Bei einem Besuch der Grünen Mitglieder des Wirtschaftsausschusses des Europaparlaments in Luxemburg hat die Grüne Luxemburger Parlamentsfraktion gemeinsam mit den Europa-Abgeordneten Pascal Canfin, Philippe Lamberts, Claude Turmes und mir die folgende Erklärung abgegeben:
Luxembourg Declaration on the crisis in the European Union
• In a spirit of solidarity, financial assistance for countries in a situation like Greece and Ireland needs to be extended at affordable interest rates (close the actual rate at which the European Financial Stability Facility EFSF obtains financing in the market)
• There is a need for a rapid definition of national special insolvency regimes, allowing Member States authorities to intervene in financial institutions in order to restructure debt or converting it into equity while keeping or taking over operations such as deposits, savings and small business banking into ‘good banks’. A coordinated action plan for debt restructuring requires an ad hoc coordinated burden sharing approach in order to avoid externalizing the total cost of exposure to insolvency to taxpayers.
• It must be made sure that the wealthiest in the countries concerned contribute in a significant manner. We strongly criticise the socially unjust distribution of adjustment costs in the already agreed programmes. Conditions must be designed in a way to reduce inequalities rather than making the poor pay. The reduction of public spending must not hit public services nor lead to the choking of economic development.
The ultimate goal must be a Common European Economic Policy
• Beyond the current emergency, a long term approach requires a comprehensive reform and enhancement of EU economic governance in order to tackle the structural causes of the current crisis. In addition to the need for a sustainable and effective reduction of public debts and deficits, the broader issue of macroeconomic imbalances such as excessive private debt (through for example housing bubbles) and excessive current accounts deficits and surpluses must be addressed. As for the latter, mechanisms must be introduced to incite member states to boost internal demand by for example introducing minimum wages and new investments in the social and ecological transformation of the economy.
• The EU financial regulation reform process must be completed to ensure that risks generated by the financial sector are controlled properly. Tough rules on short-selling, derivatives as well as capital requirements must be adopted in 2011. Given that the expertise and lobbying concerning new rules for finance is very one-sided, essentially dominated by the financial sector itself, Green MEPs, followed by MEPs from other political groups in charge of the legislation on financial markets and banks, launched in June 2010 a call for Finance Watch (www.finance-watch.org) to pave the way for counter-expertise to be developed. This found the support of 160 MEPs and national MP’s from five political groups, and concrete work with NGOs, trade unions, consumer organisations, academics, etc. is underway to set up Finance Watch during the course of 2011.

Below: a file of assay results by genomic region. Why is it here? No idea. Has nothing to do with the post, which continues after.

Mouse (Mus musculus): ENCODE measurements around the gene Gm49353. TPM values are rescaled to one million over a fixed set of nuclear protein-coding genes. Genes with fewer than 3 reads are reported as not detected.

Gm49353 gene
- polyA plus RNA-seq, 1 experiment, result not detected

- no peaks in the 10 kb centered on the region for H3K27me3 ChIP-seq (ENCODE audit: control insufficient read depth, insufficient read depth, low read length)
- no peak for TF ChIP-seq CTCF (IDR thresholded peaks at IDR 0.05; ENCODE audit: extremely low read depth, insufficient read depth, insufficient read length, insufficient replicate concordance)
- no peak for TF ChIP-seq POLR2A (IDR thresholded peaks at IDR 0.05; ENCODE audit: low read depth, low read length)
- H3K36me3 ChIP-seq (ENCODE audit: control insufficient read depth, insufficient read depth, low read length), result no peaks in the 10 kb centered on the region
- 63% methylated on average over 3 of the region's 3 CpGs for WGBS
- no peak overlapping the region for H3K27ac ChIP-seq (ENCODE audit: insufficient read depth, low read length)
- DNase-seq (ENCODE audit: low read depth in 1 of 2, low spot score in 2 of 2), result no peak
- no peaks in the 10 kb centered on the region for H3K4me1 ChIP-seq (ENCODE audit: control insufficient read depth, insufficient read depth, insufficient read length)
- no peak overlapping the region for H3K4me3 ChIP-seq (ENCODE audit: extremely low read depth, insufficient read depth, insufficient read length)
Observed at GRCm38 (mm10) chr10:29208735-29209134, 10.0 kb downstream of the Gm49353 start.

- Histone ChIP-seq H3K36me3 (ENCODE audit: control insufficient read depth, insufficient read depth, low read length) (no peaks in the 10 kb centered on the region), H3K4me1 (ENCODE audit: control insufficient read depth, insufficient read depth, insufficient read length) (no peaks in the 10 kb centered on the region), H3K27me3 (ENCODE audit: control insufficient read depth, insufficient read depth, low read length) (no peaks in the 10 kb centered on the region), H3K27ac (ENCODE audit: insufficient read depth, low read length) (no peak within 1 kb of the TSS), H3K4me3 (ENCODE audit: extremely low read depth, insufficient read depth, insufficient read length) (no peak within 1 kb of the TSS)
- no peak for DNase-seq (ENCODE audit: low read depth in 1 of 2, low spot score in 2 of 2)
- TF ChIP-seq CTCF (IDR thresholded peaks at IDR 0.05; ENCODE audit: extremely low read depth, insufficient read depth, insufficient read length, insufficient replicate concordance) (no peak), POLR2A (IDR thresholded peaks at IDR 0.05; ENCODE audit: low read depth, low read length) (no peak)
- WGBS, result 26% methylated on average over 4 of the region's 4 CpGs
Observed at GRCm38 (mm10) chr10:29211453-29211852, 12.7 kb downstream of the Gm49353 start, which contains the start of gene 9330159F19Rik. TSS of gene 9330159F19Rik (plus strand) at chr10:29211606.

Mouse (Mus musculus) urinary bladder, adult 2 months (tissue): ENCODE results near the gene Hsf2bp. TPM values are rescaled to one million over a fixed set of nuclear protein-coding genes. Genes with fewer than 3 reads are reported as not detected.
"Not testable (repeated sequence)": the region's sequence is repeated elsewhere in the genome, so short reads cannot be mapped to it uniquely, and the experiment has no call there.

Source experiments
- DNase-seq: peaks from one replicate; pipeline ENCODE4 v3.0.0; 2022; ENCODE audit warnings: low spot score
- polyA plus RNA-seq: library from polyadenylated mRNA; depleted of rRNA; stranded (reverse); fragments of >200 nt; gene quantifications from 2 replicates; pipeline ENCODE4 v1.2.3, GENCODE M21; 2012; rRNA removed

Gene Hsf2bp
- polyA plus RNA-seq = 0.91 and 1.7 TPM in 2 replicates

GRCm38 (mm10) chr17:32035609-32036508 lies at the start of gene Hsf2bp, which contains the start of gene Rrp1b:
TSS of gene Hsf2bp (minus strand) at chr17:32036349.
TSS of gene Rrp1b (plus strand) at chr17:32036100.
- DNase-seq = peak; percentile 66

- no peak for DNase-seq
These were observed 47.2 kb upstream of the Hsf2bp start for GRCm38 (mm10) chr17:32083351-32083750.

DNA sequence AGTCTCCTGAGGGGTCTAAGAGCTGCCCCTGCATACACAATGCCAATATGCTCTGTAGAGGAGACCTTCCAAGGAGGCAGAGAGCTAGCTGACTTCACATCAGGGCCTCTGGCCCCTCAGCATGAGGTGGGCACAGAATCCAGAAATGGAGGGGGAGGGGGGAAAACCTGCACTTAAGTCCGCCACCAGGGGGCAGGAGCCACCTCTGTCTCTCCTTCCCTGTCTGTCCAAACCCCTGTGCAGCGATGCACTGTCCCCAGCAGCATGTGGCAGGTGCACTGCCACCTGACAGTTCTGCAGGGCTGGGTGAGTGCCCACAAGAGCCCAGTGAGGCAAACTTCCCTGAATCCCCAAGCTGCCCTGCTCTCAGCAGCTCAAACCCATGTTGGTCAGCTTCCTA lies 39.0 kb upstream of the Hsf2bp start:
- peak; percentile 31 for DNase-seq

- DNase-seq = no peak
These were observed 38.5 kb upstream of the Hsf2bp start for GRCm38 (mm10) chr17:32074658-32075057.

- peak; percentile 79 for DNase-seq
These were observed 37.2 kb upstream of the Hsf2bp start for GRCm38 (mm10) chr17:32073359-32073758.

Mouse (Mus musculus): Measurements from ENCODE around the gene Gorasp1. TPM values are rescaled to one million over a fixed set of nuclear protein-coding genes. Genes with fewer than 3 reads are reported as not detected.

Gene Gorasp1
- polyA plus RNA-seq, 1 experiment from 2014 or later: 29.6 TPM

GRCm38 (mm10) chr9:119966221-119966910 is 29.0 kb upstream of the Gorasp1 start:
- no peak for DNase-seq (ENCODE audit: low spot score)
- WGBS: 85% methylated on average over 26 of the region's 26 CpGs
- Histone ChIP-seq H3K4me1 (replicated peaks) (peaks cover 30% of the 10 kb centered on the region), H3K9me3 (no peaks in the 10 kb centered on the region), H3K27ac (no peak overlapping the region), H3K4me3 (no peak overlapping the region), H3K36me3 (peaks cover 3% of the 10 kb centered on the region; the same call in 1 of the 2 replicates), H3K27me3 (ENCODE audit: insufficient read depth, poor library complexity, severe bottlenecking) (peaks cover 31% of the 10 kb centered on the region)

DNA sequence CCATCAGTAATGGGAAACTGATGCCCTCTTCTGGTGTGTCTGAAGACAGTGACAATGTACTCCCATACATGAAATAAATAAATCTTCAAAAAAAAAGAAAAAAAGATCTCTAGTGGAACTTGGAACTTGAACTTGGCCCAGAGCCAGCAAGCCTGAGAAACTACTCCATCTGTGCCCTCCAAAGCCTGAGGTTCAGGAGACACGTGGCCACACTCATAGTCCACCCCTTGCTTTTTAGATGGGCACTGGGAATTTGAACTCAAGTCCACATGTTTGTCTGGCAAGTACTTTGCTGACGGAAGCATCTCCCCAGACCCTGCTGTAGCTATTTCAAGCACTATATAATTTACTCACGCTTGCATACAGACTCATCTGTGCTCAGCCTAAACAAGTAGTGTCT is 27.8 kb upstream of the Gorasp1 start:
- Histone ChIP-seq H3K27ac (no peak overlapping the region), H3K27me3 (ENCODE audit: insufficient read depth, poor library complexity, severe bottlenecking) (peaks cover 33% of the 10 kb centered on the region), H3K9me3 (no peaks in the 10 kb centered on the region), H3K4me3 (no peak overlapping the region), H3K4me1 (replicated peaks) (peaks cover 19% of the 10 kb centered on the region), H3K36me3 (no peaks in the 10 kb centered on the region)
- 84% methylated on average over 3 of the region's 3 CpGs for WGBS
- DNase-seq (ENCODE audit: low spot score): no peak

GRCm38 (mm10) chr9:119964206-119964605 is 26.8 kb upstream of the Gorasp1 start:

• There will be no healthy public finances in Europe without adequate taxation revenues as well as a build up of a Fiscal Union. This requires:
a) a quantum leap in fighting tax fraud and evasion,
b) a more adequate contribution of corporations: a common consolidated corporate tax base (CCCTB) as well as tax rate harmonisation towards a minimum of 25% must be introduced at EU level, and tax rulings of individual member states tax authorities for individual cross-boarder companies must be made public.
c) a generalisation of automatic information exchange, including dividends, royalties and capital gains, to be extended to all OECD countries
d) significant progress on new fiscal resources for member States (Financial Transaction Tax, energy and other environmental taxation), potentially becoming own resources for the EU
e) Eurobonds for Member States’ sovereign debt refinancing and Project Bonds for financing ‘a European Green New deal’, in other words, the ecological transformation of the European economy.
f) In the medium run, the unanimity rule which still prevails in tax matters – practically preventing any progress – must be replaced by qualified majority voting and co-decision with the European Parliament.
As we Greens see it, the current situation is a “make or break” moment for the future or Europe’s political integration. We do not underestimate the destructive potential of the current financial, economic and social turmoil for Europe’s societies. We need to resolve this crisis combining the re-establishment of our public and private finances on sound bases and the investments in a Green New Deal that must enable Europe to be a pioneer in building a sustainable society of the 21st century. Failing that, Europe risks ending up as both unable to guarantee quality of life and social justice to its citizens and irrelevant as a global player.